- “Biden reminds everyone that they ultimately have no freedoms, the Bill of Rights is essentially void and we live under a tyrannical federal government…” - Comedian Tim Young
Apple has begun to scan your camera roll without consent; why does this matter?
Photo Source: Alberto Garcia Guillen via Shutterstock
Do you use an iPhone? Do you use a whole host of Apple products? You better think twice about where you’re storing those gun pics, friend.
This week, we came across an article that meticulously depicted how Apple has begun to scan your camera roll’s image files without consent. We’ll briefly go over why this is important and immensely important.
The article’s author, Jeffrey Paul, uses a program called Little Snitch which alerts you to network traffic attempted by the programs that are being used. Paul has set it up so that he denies network access to many Apple OS-level applications out of an abundance of caution and references how Apple has publicly stated they've previously handed over 30,000 customers’ information to US federal police without any search warrant.
While browsing some images he had in his Mac’s Finder, Little Snitch told him that the macOS was attempting to communicate with an Apple API (application programming interface - in this situation, it's software that allows apps to communicate with other apps and servers) called Media Analysis Daemon - a background process for analyzing media files.
Crucial context: In 2021, Apple said that they planned on rolling out a new CSAM (child sexual abuse material) policy thru an iOS update, a program designed to detect child pornography or anything else really (it’s a slippery slope) which simply means that end users’ photo and or data could be used to provide police surveillance breaking several privacy laws and human rights. The news was not received well by the public and there was significant backlash. To which Apple backpedaled and said,
“Based on feedback from customers, advocacy groups, researchers and others, we have decided to take additional time over the coming months to collect input and make improvements before releasing these critically important child safety features.”
The mass media falsely reported that Apple had reversed course. Fact of the matter is that this is not the case.
If you Google search Apple’s record on how they’ve handled government requests for user data over the past decade you’ll find various results depending on the year. To summarize as Paul so eloquently put it,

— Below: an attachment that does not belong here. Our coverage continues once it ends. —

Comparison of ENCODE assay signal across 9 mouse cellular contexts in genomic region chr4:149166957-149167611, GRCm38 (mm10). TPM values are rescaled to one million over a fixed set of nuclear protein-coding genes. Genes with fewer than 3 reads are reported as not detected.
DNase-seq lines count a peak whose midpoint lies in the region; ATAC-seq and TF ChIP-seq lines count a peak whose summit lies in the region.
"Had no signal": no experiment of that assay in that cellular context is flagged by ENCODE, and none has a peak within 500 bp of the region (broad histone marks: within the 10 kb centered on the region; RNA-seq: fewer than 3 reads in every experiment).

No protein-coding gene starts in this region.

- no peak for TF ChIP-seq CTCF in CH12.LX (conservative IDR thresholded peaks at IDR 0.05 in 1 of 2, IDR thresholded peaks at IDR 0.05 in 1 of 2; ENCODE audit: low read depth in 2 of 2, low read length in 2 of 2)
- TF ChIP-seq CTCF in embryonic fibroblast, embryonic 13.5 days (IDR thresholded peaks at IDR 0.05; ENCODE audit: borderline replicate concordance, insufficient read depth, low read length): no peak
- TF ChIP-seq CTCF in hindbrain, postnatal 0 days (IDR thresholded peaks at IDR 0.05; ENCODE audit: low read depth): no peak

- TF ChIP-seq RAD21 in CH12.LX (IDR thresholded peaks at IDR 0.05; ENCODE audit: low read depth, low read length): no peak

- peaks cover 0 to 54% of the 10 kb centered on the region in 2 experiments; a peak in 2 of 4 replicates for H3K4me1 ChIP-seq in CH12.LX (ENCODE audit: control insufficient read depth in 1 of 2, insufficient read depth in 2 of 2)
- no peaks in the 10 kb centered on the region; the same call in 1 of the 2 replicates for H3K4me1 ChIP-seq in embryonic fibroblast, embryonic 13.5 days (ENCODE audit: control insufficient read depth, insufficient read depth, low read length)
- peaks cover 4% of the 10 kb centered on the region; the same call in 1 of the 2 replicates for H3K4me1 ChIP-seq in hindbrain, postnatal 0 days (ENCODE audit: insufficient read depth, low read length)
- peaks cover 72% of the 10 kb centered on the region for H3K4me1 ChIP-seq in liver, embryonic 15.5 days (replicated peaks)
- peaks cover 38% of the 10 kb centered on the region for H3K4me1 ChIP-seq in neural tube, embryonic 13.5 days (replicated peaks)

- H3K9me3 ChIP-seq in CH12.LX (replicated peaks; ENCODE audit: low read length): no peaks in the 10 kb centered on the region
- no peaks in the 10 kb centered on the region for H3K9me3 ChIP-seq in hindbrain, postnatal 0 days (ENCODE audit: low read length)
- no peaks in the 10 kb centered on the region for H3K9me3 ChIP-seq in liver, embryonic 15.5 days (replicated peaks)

“macoS now contains network-based spyware even with all Apple services disabled. It cannot be disabled via controls with the OS: you must use third party network filtering software (or external devices) to prevent it.”
Photo Source: Sneak.Berlin
If you’re interested in learning more about your own network traffic, you can try downloading Little Snitch here. Something to note; tech consumers tend to get brand loyal and think it's Apple vs Google vs Microsoft, but the reality is all three major companies do something similar with regard to the CSAM debacle.
Alright, to bring it back to guns - some may say “just don’t do anything bad, and the alphabet boys won’t have anything to hide.” That’s irrelevant at best and naive at worst. If you’ve done nothing wrong and have nothing to hide it’s arguable that is the most important time to limit information transfer to law enforcement.
The "don't do anything bad" notion is debatable on two points. First, the idea that Apple's program is designed only to dig for and flag images related to child pornography or human/sex trafficking is a logical fallacy. It would take no effort to include a slew of items for the API to hunt for in your local image files i.e. our guns and precious builds.
The second point is how something innocent can easily be twisted into something sinister. Let’s say a parent takes a picture of their naked child and sends it to their doctor via a telehealth call. Would that get flagged? Childcare Services are a nightmare for any parent to deal with, especially if there was no harm or foul play involved to begin with. Parents wrongfully losing their kids, even if only temporarily to Childcare Services without cause is unfortunately not uncommon. Can you imagine the irreparable harm done to a kid and their family because of the unnecessary parent-child separation? Some byproducts of this include trauma, PTSD or a difficult recovery to name a few.
While it’s no tragedy for data on criminals to be transferred to law enforcement… When law enforcement investigates innocent people, it often leads to extreme injustice. Therefore, the natural reaction should be to reject all law enforcement surveillance attempts, an obvious point if you’re actually a criminal, but especially true if you're innocent.